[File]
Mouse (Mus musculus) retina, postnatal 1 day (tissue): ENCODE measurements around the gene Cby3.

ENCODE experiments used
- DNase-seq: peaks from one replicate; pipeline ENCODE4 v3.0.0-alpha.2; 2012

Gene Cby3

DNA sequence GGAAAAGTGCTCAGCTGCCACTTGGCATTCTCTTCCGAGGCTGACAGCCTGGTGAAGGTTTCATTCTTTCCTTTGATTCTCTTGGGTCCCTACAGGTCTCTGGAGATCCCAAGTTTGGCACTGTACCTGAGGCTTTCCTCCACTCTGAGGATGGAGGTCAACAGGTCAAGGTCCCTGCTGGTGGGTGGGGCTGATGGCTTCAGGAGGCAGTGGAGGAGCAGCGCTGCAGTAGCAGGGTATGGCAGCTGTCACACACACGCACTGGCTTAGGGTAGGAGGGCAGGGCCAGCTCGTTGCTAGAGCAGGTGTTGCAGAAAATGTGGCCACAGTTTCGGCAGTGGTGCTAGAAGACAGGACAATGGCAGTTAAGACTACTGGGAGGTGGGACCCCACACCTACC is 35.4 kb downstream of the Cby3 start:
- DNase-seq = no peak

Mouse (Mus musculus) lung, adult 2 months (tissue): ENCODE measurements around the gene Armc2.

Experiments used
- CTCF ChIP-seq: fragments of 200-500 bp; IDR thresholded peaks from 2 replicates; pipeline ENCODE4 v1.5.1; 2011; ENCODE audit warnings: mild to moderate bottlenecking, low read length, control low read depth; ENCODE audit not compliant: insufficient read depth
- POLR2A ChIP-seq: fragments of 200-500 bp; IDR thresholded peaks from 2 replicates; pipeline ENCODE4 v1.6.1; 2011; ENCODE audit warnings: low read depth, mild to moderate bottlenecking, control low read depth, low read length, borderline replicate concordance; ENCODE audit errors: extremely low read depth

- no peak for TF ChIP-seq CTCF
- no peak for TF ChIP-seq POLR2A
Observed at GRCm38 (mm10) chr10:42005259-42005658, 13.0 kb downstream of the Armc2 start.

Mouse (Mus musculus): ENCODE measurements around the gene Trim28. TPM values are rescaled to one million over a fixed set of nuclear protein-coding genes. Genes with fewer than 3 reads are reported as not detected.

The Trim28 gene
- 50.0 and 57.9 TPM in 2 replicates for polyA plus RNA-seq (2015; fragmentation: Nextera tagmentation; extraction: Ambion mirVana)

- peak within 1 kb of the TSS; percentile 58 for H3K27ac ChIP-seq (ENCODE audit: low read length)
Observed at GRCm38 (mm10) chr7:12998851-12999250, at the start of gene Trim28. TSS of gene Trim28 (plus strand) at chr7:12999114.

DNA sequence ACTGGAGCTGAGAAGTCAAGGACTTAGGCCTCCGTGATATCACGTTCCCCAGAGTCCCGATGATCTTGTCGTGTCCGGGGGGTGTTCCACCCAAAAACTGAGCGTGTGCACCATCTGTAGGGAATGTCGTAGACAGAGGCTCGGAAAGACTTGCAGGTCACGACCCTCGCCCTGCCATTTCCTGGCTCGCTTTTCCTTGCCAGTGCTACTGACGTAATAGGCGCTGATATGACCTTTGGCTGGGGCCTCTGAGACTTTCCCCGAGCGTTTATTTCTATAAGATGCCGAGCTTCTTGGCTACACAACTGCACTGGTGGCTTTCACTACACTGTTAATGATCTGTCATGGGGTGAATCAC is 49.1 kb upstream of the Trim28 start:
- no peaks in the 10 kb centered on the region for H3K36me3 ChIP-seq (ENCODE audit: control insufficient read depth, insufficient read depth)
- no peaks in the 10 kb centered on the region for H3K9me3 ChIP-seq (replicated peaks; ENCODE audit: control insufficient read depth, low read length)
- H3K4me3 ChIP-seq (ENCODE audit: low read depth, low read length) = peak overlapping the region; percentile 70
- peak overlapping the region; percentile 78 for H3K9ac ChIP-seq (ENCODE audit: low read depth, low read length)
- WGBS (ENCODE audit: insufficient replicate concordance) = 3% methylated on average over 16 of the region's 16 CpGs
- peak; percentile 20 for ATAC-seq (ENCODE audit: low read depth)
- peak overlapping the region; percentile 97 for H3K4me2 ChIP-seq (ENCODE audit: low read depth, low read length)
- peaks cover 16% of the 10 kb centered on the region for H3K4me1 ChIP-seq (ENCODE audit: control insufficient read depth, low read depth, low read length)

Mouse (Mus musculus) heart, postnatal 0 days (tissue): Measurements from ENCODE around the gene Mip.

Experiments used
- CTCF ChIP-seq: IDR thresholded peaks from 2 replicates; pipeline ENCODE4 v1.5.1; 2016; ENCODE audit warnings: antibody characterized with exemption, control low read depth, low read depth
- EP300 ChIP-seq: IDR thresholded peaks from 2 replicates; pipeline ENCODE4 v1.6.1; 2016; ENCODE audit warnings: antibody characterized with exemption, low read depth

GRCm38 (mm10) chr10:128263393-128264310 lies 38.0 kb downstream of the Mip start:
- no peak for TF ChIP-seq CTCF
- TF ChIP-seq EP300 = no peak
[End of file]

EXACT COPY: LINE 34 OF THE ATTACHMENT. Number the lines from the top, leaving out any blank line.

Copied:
- TF ChIP-seq EP300 = no peak